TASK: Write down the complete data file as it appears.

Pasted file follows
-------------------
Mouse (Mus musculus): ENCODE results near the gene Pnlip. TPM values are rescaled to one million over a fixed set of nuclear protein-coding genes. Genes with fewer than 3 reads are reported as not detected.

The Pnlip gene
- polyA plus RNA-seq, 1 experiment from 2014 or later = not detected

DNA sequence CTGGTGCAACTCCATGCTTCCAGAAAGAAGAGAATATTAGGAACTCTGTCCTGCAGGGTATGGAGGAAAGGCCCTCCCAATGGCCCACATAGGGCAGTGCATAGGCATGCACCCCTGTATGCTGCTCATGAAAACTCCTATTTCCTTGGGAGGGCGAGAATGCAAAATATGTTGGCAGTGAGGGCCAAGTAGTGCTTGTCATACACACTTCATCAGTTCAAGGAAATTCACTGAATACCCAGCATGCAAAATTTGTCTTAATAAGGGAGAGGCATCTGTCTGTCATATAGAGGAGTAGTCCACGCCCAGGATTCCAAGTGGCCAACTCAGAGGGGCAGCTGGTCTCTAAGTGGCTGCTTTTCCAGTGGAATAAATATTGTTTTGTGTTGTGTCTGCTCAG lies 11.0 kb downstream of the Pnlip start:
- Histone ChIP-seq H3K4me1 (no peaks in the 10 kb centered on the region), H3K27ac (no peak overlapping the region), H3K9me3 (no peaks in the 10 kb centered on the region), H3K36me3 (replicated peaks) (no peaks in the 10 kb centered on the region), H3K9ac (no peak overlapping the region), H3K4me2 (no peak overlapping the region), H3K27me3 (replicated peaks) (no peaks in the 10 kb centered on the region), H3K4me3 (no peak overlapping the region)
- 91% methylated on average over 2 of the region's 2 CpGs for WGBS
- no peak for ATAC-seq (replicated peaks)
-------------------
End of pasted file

Mouse (Mus musculus): ENCODE results near the gene Pnlip. TPM values are rescaled to one million over a fixed set of nuclear protein-coding genes. Genes with fewer than 3 reads are reported as not detected.

The Pnlip gene
- polyA plus RNA-seq, 1 experiment from 2014 or later = not detected

DNA sequence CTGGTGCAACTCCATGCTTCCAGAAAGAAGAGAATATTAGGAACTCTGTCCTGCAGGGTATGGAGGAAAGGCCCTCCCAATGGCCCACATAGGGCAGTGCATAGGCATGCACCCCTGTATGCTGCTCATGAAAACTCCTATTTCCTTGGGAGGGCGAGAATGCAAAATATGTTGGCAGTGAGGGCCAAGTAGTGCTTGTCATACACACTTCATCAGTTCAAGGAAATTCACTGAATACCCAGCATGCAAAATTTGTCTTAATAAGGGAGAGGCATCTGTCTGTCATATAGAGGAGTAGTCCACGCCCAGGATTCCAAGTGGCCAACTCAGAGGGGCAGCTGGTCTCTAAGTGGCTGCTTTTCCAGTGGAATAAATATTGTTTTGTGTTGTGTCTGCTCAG lies 11.0 kb downstream of the Pnlip start:
- Histone ChIP-seq H3K4me1 (no peaks in the 10 kb centered on the region), H3K27ac (no peak overlapping the region), H3K9me3 (no peaks in the 10 kb centered on the region), H3K36me3 (replicated peaks) (no peaks in the 10 kb centered on the region), H3K9ac (no peak overlapping the region), H3K4me2 (no peak overlapping the region), H3K27me3 (replicated peaks) (no peaks in the 10 kb centered on the region), H3K4me3 (no peak overlapping the region)
- 91% methylated on average over 2 of the region's 2 CpGs for WGBS
- no peak for ATAC-seq (replicated peaks)